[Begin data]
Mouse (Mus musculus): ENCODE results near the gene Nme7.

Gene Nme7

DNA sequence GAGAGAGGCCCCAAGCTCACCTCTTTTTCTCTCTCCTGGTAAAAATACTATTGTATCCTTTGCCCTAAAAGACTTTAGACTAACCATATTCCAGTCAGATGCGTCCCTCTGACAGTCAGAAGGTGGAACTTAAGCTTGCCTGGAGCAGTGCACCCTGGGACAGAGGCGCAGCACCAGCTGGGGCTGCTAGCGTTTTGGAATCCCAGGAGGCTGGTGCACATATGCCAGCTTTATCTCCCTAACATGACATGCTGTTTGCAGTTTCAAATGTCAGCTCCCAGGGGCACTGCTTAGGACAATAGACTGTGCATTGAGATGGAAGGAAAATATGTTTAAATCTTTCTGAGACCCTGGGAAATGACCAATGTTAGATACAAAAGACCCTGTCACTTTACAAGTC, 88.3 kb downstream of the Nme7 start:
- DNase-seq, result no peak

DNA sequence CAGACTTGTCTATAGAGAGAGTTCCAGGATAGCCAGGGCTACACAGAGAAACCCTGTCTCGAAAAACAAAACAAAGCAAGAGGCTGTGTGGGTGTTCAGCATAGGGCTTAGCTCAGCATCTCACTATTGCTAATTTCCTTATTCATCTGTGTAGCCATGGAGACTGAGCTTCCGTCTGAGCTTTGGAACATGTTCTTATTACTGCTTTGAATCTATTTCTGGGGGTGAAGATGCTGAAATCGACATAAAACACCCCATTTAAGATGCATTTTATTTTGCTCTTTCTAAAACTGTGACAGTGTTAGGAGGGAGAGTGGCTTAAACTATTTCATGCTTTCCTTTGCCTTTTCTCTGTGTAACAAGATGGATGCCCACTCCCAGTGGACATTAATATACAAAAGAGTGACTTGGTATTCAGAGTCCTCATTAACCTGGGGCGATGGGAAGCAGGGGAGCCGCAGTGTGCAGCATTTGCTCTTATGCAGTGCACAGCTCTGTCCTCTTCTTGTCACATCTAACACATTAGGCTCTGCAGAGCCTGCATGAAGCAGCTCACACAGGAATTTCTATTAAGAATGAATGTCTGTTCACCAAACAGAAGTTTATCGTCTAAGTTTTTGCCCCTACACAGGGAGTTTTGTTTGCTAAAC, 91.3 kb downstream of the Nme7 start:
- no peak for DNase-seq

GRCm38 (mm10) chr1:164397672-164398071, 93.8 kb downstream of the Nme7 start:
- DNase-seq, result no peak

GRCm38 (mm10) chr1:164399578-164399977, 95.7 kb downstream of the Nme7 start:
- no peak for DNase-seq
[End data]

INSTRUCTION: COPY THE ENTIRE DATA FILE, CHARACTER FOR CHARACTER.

Mouse (Mus musculus): ENCODE results near the gene Nme7.

Gene Nme7

DNA sequence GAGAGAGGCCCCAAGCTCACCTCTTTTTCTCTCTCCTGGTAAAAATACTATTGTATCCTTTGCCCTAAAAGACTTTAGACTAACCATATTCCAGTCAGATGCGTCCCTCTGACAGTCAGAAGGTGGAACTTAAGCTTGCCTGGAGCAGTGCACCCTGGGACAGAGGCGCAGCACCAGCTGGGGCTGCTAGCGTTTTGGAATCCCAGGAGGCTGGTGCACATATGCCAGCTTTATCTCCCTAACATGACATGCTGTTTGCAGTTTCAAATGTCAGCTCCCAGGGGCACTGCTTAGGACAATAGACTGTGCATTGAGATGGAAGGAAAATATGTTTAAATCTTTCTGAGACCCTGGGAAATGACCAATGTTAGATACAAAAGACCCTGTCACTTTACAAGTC, 88.3 kb downstream of the Nme7 start:
- DNase-seq, result no peak

DNA sequence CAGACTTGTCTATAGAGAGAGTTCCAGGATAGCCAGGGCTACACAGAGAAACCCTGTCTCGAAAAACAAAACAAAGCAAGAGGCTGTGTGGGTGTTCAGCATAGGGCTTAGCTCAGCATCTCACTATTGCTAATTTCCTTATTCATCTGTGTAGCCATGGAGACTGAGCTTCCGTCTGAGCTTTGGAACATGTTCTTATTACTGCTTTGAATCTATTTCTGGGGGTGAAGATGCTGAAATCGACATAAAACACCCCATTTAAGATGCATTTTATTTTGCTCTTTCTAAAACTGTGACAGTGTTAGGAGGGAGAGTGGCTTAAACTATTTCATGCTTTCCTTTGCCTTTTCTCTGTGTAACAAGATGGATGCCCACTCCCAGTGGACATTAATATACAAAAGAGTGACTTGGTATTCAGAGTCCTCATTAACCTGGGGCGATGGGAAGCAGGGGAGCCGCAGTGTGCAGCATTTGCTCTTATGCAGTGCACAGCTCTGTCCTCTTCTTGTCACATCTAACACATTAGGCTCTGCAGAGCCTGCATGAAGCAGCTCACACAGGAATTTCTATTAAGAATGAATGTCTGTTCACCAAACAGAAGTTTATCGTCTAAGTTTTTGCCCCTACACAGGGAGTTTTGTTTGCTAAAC, 91.3 kb downstream of the Nme7 start:
- no peak for DNase-seq

GRCm38 (mm10) chr1:164397672-164398071, 93.8 kb downstream of the Nme7 start:
- DNase-seq, result no peak

GRCm38 (mm10) chr1:164399578-164399977, 95.7 kb downstream of the Nme7 start:
- no peak for DNase-seq